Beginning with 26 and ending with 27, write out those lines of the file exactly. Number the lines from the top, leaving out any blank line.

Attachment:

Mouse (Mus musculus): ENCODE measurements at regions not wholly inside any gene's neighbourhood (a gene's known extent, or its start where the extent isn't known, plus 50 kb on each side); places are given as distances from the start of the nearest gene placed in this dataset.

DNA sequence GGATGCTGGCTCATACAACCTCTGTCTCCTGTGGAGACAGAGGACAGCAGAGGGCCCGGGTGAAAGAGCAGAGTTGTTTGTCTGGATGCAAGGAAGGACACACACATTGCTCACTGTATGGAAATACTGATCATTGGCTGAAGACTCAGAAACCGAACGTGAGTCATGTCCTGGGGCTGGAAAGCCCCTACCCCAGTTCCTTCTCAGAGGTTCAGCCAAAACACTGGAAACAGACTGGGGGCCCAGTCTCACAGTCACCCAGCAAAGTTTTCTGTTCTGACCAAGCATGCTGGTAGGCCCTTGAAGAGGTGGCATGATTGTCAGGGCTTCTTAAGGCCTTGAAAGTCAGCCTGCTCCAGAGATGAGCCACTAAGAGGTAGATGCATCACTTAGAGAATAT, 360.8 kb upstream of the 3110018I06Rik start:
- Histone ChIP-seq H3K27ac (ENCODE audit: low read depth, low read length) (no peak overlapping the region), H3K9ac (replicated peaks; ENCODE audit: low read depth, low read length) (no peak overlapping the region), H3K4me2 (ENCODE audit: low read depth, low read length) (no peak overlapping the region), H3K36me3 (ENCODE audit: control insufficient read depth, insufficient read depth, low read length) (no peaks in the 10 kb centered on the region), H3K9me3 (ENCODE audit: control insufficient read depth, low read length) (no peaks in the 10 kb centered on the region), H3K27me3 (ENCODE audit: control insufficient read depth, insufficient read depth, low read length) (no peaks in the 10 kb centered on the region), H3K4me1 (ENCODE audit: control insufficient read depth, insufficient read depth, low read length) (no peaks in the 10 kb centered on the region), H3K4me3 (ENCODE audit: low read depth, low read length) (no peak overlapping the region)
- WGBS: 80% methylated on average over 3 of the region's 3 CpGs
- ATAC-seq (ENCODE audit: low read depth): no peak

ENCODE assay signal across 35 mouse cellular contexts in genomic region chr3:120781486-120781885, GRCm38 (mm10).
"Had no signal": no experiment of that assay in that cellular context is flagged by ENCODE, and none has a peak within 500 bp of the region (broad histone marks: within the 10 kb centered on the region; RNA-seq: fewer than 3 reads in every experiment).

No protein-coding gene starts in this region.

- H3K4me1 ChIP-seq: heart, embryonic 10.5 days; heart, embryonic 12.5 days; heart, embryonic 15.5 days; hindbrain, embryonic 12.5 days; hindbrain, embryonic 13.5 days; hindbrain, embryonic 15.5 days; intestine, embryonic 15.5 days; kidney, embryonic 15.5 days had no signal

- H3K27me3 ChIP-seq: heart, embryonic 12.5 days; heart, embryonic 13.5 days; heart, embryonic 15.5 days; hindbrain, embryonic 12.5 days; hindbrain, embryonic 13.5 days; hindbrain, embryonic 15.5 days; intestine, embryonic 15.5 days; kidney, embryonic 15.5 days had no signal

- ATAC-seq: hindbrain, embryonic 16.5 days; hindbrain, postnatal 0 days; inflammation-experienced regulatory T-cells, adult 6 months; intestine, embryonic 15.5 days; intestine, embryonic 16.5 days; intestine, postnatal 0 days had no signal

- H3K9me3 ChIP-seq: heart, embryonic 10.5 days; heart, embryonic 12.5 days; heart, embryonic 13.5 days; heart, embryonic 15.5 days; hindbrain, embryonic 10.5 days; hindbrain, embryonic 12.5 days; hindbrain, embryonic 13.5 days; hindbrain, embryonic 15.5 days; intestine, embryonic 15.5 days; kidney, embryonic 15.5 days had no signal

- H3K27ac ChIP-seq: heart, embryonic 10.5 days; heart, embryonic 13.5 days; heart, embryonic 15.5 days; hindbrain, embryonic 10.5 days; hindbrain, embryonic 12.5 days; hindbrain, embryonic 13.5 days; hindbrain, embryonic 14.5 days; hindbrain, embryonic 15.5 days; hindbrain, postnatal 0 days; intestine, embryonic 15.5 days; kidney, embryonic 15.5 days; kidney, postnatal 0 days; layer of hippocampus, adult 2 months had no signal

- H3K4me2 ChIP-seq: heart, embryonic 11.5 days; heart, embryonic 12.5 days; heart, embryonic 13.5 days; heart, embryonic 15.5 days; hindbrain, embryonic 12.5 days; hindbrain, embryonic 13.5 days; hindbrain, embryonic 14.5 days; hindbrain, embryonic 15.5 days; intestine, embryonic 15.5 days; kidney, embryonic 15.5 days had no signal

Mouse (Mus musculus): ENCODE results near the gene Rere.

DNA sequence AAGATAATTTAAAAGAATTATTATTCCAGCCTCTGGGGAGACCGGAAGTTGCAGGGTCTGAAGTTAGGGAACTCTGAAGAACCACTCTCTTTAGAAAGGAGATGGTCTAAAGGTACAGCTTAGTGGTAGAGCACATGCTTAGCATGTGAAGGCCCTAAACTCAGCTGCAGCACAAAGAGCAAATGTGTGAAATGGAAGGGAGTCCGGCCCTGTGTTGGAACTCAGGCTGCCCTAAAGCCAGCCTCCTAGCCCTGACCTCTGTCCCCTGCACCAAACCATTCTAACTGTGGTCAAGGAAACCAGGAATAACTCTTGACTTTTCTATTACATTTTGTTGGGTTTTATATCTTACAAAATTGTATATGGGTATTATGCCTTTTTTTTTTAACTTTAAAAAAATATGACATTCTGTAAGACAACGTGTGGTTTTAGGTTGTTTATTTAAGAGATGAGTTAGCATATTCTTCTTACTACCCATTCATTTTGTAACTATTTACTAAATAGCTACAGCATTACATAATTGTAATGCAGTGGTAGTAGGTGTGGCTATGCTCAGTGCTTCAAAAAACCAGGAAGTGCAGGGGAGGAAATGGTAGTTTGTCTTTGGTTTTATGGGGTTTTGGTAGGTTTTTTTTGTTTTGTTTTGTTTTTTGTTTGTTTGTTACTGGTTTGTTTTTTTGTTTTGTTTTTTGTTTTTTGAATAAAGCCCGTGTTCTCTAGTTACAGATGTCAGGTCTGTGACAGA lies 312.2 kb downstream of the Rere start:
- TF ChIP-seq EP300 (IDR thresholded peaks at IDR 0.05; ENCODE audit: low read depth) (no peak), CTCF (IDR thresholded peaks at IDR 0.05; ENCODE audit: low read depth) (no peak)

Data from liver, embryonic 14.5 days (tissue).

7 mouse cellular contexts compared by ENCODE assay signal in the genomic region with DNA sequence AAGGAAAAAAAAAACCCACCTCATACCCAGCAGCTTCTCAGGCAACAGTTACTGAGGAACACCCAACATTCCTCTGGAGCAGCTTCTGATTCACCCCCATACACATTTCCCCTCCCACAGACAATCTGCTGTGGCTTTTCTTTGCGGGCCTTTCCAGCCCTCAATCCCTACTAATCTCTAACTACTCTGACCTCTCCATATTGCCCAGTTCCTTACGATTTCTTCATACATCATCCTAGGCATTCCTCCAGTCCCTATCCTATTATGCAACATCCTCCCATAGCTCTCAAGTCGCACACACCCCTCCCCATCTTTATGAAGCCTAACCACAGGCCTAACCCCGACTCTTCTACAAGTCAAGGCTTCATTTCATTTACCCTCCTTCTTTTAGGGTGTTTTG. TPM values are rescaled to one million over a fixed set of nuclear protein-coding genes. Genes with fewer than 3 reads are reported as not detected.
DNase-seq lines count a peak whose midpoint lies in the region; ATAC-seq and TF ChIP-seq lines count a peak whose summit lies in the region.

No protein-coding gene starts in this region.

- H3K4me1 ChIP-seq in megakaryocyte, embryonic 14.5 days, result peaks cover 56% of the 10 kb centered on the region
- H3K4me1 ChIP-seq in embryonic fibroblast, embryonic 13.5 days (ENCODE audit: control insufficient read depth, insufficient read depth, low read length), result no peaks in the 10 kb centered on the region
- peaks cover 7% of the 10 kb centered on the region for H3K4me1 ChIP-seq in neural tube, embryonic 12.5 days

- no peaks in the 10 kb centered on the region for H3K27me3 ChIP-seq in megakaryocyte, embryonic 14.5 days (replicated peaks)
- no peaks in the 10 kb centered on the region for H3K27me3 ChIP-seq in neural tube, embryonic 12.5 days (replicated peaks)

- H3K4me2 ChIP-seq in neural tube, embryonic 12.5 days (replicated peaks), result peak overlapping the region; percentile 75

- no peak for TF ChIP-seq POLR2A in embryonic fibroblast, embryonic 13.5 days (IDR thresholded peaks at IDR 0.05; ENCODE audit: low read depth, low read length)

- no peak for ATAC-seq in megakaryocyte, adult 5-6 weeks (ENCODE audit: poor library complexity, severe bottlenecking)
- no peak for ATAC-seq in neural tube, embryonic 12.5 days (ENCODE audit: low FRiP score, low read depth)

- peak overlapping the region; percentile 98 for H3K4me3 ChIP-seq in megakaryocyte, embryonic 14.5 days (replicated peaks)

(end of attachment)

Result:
- no peaks in the 10 kb centered on the region for H3K27me3 ChIP-seq in neural tube, embryonic 12.5 days (replicated peaks)

- H3K4me2 ChIP-seq in neural tube, embryonic 12.5 days (replicated peaks), result peak overlapping the region; percentile 75